TRAVERSE CITY — John Roth could be the Republican nominee for Grand Traverse County’s state House of Representatives district.

Votes were still coming in at 12:30 a.m. Wednesday but Roth said he believed he will go on to face Democratic candidate Dan O’Neil, who ran unopposed in the Tuesday primary. Both want to represent the 104th District, which contains Grand Traverse County.

“Our hard work of going door-to-door and being very active with mailers helped a great deal,” Roth said. “Our team just worked very hard and it just paid off.”

Roth had 6,923 votes to Republican opponent Heather Cerone’s 5,221 as of 12:30 a.m. Wednesday, unofficial results show.

Messages to Cerone weren’t returned as of press time Wednesday — Roth said he was grateful to her for pushing him as hard as she did.

Whoever wins Nov. 3 will take over for state Rep. Larry Inman, R-Williamsburg, who’s term-limited. Inman also could face retrial over accusations he attempted to sell his vote after a U.S. District Court jury cleared him in December 2019 of one charge but hung on two more.

Roth said he has a lot of hard work to do for the November race.

“Nothing’s a gimme,” he said. “We’ll work as hard as we did in the primary in the fall.”

Theirs was one of many House primary races, including three more in the northwest Lower Peninsula.


Incumbent Rep. Jack O’Malley, R-Lake Ann, beat challenger Carolyn Cater.

Results weren’t final but O’Malley appeared to have an insurmountable lead late Tuesday, with 86 percent of the vote to Cater’s 13.

O’Malley said he’s always honored when people vote for him and he’ll continue to work hard. He believes he’s kept his promise of putting forth the effort and wants to continue.

“I appreciate the folks in the 101st in the primary saying, ‘Jack, let’s keep you at it and keep you going,’” he said. “Now I hope to do that again in November.”

Cater in a text message congratulated O’Malley and added, “We’ll see you in 2022!”

O’Malley and Democratic candidate Beth McGill-Rizer will face off in the Nov. 3 election. Beth McGill-Rizer beat Cary Urka with 77 percent of the votes to 22 as of late Tuesday.

McGill-Rizer said she’s honored Democratic voters have trust in her and won’t let them, and the rest of her constituents, down. She thanked her campaign team for working tirelessly under unusual circumstances.

“I’m looking forward to a lively general election, and I’m looking forward to an exchange of ideas and solutions and looking to put Michigan back on the road to recovery,” she said.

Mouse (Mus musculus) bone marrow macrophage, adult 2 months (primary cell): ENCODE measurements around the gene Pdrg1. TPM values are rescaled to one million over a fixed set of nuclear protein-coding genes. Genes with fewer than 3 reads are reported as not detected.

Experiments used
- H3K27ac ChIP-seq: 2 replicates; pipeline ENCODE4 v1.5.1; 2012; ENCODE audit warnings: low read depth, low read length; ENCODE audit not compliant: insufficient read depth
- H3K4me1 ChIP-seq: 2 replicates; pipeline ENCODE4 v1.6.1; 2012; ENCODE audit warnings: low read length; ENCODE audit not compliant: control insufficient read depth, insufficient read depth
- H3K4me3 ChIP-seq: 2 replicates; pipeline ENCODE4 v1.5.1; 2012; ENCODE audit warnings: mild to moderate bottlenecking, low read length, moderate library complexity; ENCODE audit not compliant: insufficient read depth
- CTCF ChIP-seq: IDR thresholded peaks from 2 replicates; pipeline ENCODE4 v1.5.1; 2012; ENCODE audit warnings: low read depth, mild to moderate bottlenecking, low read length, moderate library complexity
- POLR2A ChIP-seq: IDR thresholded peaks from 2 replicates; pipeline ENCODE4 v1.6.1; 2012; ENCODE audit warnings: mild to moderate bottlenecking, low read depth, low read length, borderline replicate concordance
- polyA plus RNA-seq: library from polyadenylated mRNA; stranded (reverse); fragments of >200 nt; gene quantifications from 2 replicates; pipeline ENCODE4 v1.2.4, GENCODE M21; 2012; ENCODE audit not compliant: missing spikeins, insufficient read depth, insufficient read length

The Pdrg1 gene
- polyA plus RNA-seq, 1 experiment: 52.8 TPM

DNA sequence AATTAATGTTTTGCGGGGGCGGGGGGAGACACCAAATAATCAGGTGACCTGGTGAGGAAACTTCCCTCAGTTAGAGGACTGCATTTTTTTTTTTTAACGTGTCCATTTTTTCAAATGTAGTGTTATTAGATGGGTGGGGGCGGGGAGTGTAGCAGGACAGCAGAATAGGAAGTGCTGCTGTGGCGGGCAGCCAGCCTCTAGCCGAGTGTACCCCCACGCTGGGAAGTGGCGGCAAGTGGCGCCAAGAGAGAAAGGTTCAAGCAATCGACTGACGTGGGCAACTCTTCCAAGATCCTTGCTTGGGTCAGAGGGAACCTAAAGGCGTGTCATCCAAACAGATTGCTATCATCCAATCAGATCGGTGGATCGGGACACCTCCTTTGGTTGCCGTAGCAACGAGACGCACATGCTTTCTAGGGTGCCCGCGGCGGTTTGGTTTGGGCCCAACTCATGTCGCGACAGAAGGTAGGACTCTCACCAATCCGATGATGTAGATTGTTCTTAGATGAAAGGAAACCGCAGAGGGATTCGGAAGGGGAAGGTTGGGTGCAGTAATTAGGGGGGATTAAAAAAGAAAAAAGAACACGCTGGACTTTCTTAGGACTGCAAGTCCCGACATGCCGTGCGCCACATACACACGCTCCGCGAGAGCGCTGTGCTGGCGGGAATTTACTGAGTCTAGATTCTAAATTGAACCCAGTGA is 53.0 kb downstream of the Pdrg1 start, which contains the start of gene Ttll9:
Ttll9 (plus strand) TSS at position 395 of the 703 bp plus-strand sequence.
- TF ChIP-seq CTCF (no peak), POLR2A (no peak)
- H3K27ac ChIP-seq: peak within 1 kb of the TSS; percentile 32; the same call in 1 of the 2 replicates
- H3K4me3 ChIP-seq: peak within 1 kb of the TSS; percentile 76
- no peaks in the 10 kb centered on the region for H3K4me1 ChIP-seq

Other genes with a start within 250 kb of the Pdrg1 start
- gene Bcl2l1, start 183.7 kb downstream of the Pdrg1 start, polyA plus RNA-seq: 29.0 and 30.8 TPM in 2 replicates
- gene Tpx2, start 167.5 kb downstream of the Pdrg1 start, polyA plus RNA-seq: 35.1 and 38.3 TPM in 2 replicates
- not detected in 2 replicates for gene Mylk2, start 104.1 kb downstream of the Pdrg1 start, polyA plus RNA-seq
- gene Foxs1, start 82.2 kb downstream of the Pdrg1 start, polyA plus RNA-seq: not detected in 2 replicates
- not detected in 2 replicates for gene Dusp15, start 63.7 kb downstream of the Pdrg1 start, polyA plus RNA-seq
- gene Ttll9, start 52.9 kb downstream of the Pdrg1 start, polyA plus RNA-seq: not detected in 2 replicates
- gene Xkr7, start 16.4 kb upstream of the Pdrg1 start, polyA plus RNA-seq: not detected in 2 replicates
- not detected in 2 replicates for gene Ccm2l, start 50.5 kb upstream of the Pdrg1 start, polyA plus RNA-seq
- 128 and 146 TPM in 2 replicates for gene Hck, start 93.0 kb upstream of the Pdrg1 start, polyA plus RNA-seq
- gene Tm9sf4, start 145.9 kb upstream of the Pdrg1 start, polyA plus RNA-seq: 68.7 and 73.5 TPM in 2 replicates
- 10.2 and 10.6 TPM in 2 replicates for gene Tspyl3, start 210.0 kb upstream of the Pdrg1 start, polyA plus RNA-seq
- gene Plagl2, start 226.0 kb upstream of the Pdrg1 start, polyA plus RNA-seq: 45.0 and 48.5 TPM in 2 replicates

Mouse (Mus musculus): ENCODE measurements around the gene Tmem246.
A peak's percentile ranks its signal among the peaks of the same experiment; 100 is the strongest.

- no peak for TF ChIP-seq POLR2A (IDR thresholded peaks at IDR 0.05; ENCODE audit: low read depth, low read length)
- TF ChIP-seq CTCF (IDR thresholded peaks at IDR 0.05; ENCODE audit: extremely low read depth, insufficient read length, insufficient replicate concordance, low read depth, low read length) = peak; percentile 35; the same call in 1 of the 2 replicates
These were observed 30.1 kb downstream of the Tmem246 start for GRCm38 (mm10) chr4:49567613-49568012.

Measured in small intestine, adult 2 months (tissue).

Urka said he expected Tuesday’s results and did best in Manistee County, where he lives, especially considering he didn’t do any work and with the pandemic hampering his campaign. He said he didn’t believe McGill-Rizer had a chance against O’Malley.

The 101st District contains Benzie, Leelanau, Manistee and Mason counties.


Daire Rendon, R-Lake City, the incumbent for the 103rd District, beat challenger Gary Stefanko, with nearly 68 percent of the vote to Stefanko’s 32 and most precincts reporting by early Wednesday.

Rendon said she’s happy to be running as a Republican in the fall, and while she’s proud of accomplishments like reforming auto insurance, there’s a lot more to be done, like getting kids back to school, getting businesses reopened and moving Michigan beyond the “step back” it took during the pandemic.

“We’re going to need all hands on deck, and I think I have the experience to help get us there,” she said.

A message for Stefanko wasn’t returned as of press time Wednesday.

Zach Larson, the Democratic candidate, was unopposed in the primary.

The 103rd district contains Crawford, Kalkaska, Missaukee, Roscommon and Ogemaw counties.


Ken Borton appeared to win a three-way race for the Republican nomination to run for the 105th District.

Borton faced Tony Cutler and Jimmy Schmidt, and Borton had 58 percent of the vote by midnight Tuesday to 33.5 percent for Cutler and 8 percent for Schmidt as of 12:30 a.m. Wednesday with results still coming in.

Borton said he was humbled by the results and thanked his opponent for running a clean race. He thanked his volunteers for their efforts as well.

“I’m looking forward to November, I’m looking forward to the first of the year when I can actually get down to Lansing and get to work and make sure Lansing knows exactly where northern Michigan is,” he said.

Cutler in a text said he’s disappointed by big spending by political action committees in Borton’s favor, and thinks it reflects negatively not on Borton but on dark money’s influence in politics. Cutler was grateful for the support and endorsements he received.

Borton acknowledged Americans for Prosperity sent out mailers for him, but not through any coordination with his campaign — they wouldn’t even take his thank-you call, he said.

He’ll face Jonathan Burke, the Democratic candidate who was unopposed in the primary, come November. Whoever wins will replace Rep. Triston Cole, R-Mancelona, who’s term-limited and challenged Antrim County’s Sheriff Dan Bean in the primary.

Messages for Schmidt weren’t returned as of press time Wednesday.

The 105th District contains Antrim, Charlevoix, Montmorency, Oscoda and Otsego counties.

Record-Eagle reporter Andrew Rosenthal contributed to this report.


Trending Video

Recommended for you